-  TLV Types 0x3F00 - 0x3FFF.  TLV types in this range are
         reserved for Experimental extensions and are the responsibility
         of the individual experimenters (see Sections "LDP Experimental
         Extensions" and "Experiment ID Name Space").  IANA management
         of this range of the TLV Name Space is unnecessary; however,
         IANA is responsible for managing part of the Experiment ID Name
         Space (see below).

4.3.  FEC Type Name Space

   The range for FEC types is 0 - 255.

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   Following the policies outlined in [IANA], FEC types in the range 0 -
   127 are allocated through an IETF Consensus action, types in the
   range 128 - 191 are allocated as First Come First Served, and types
   in the range 192 - 255 are reserved for Private Use.

4.4.  Status Code Name Space

   The range for Status Codes is 0x00000000 - 0x3FFFFFFF.

   Following the policies outlined in [IANA], Status Codes in the range
   0x00000000 - 0x1FFFFFFF are allocated through an IETF Consensus
   action, codes in the range 0x20000000 - 0x3EFFFFFF are allocated as
   First Come First Served, and codes in the range 0x3F000000 -
   0x3FFFFFFF are reserved for Private Use.

4.5.  Experiment ID Name Space

   The range for Experiment IDs is 0x00000000 - 0xffffffff.

   Following the policies outlined in [IANA], Experiment IDs in the
   range 0x00000000 - 0xefffffff are allocated as First Come First
   Served and Experiment IDs in the range 0xf0000000 - 0xffffffff are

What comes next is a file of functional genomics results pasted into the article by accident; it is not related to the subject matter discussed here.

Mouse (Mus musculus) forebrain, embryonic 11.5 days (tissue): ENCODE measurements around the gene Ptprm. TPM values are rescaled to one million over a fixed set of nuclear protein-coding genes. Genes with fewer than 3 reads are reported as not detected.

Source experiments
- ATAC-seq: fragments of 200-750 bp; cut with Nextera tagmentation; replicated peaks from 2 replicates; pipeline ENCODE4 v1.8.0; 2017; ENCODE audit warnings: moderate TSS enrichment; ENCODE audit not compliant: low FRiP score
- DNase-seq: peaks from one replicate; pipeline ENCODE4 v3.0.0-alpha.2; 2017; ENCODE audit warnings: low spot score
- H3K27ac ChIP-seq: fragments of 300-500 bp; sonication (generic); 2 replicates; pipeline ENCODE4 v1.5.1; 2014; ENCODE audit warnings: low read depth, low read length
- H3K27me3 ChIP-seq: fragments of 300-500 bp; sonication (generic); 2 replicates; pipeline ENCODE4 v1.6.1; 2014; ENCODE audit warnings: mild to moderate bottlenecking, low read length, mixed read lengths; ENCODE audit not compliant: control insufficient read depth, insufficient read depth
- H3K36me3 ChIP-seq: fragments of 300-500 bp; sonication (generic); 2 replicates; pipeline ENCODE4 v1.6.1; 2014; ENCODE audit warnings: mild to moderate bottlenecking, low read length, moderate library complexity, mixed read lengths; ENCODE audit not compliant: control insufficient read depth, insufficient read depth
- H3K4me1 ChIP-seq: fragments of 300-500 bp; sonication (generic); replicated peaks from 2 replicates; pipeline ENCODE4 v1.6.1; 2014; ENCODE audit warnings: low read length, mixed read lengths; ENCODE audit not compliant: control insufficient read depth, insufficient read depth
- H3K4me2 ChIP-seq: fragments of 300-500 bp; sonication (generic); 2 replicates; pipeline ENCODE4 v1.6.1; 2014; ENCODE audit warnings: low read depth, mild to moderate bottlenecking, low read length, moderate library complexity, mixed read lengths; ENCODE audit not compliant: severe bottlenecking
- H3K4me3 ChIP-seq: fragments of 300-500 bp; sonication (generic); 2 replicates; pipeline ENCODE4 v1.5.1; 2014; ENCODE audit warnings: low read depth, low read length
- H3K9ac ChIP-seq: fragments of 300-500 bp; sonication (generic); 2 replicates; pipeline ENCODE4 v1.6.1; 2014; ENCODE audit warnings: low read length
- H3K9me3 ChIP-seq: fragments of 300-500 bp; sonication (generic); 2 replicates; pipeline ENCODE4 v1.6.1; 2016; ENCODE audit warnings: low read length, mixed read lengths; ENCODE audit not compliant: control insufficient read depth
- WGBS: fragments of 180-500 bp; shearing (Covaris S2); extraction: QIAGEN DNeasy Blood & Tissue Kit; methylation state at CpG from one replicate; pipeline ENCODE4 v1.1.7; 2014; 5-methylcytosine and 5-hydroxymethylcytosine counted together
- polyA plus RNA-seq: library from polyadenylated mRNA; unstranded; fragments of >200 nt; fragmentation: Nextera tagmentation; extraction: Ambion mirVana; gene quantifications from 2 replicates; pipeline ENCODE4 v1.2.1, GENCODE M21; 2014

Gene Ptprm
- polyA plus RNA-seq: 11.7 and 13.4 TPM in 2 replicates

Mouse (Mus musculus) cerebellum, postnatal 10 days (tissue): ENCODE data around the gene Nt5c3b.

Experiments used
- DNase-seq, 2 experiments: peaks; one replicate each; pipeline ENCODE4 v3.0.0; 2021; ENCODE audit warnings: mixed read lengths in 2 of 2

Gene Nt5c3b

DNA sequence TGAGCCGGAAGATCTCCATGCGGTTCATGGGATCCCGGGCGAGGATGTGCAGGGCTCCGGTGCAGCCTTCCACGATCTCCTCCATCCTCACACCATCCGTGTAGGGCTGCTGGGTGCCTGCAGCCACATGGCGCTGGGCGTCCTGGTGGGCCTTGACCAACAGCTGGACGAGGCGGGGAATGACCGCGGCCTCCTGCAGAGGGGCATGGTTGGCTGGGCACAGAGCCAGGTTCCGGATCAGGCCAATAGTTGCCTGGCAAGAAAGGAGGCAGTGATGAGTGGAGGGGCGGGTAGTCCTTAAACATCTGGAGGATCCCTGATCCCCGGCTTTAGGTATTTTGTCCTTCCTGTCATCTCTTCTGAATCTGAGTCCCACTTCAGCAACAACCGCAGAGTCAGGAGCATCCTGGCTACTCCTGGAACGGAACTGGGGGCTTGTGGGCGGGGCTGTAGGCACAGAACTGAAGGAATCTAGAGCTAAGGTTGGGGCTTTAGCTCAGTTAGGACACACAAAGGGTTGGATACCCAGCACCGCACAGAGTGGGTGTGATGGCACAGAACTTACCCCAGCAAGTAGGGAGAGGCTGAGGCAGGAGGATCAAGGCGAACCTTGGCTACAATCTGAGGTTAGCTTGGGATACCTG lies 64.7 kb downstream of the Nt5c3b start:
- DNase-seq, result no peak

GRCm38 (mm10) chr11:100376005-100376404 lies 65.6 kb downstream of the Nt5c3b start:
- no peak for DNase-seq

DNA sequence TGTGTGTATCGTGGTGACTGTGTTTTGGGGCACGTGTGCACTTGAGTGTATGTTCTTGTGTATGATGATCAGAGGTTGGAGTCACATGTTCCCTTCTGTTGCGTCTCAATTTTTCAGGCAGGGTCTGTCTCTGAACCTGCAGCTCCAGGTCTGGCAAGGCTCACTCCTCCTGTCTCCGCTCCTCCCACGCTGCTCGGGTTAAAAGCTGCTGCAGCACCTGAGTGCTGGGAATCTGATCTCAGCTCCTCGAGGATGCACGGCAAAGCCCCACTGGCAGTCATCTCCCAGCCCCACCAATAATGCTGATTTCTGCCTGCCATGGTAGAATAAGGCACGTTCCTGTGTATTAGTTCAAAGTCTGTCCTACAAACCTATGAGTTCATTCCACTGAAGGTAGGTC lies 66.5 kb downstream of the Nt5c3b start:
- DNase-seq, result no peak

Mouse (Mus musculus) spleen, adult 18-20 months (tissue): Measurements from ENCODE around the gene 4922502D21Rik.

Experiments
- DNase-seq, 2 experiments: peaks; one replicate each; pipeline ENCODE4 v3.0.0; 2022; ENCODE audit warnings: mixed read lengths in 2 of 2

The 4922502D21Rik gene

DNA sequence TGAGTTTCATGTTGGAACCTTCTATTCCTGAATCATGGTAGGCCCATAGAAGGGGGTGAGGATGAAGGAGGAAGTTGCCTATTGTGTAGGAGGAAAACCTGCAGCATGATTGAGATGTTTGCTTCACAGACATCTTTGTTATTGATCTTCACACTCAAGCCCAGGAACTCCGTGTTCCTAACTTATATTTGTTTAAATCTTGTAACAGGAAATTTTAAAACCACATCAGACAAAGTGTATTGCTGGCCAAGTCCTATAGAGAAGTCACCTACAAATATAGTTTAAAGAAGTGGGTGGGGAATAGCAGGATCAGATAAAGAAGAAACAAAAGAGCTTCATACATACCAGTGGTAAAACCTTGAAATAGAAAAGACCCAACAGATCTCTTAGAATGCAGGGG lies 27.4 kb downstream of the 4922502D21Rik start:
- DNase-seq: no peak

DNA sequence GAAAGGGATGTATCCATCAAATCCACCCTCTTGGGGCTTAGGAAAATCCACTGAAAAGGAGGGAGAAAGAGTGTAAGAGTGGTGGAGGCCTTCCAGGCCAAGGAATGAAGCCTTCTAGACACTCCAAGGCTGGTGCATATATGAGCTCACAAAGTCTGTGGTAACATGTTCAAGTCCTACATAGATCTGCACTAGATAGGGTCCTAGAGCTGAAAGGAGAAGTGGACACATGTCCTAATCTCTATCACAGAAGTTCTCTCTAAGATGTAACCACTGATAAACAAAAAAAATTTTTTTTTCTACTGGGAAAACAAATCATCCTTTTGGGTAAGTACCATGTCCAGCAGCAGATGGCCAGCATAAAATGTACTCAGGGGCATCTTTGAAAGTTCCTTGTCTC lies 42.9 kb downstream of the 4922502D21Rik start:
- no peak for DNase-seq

reserved for Private Use.

5.  Security Considerations

   This section identifies threats to which LDP may be vulnerable and
   discusses means by which those threats might be mitigated.

5.1.  Spoofing

   There are two types of LDP communication that could be the target of
   a spoofing attack.

   1. Discovery exchanges carried by UDP

      LSRs indicate their willingness to establish and maintain LDP
      sessions by periodically sending Hello messages.  Receipt of a
      Hello serves to create a new "Hello adjacency", if one does not
      already exist, or to refresh an existing one.  Spoofing a Hello
      packet for an existing adjacency can cause the adjacency to time
      out and that can result in termination of the associated session.
      This can occur when the spoofed Hello specifies a small Hold Time,
      causing the receiver to expect Hellos within this interval, while
      the true neighbor continues sending Hellos at the lower,
      previously agreed to, frequency.

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      LSRs directly connected at the link level exchange Basic Hello
      messages over the link.  The threat of spoofed Basic Hellos can be
      reduced by:

         o  Accepting Basic Hellos only on interfaces to which LSRs that
            can be trusted are directly connected.

         o  Ignoring Basic Hellos not addressed to the All Routers on
            this Subnet multicast group.

      LSRs not directly connected at the link level may use Extended
      Hello messages to indicate willingness to establish an LDP
      session.  An LSR can reduce the threat of spoofed Extended Hellos
      by filtering them and accepting only those originating at sources
      permitted by an access list.

   2. Session communication carried by TCP

      LDP specifies use of the TCP MD5 Signature Option to provide for
      the authenticity and integrity of session messages.

      [RFC2385] asserts that MD5 authentication is now considered by
      some to be too weak for this application.  It also points out that
      a similar TCP option with a stronger hashing algorithm (it cites
      SHA-1 as an example) could be deployed.  To our knowledge, no such
      TCP option has been defined and deployed.  However, we note that
      LDP can use whatever TCP message digest techniques are available,
      and when one stronger than MD5 is specified and implemented,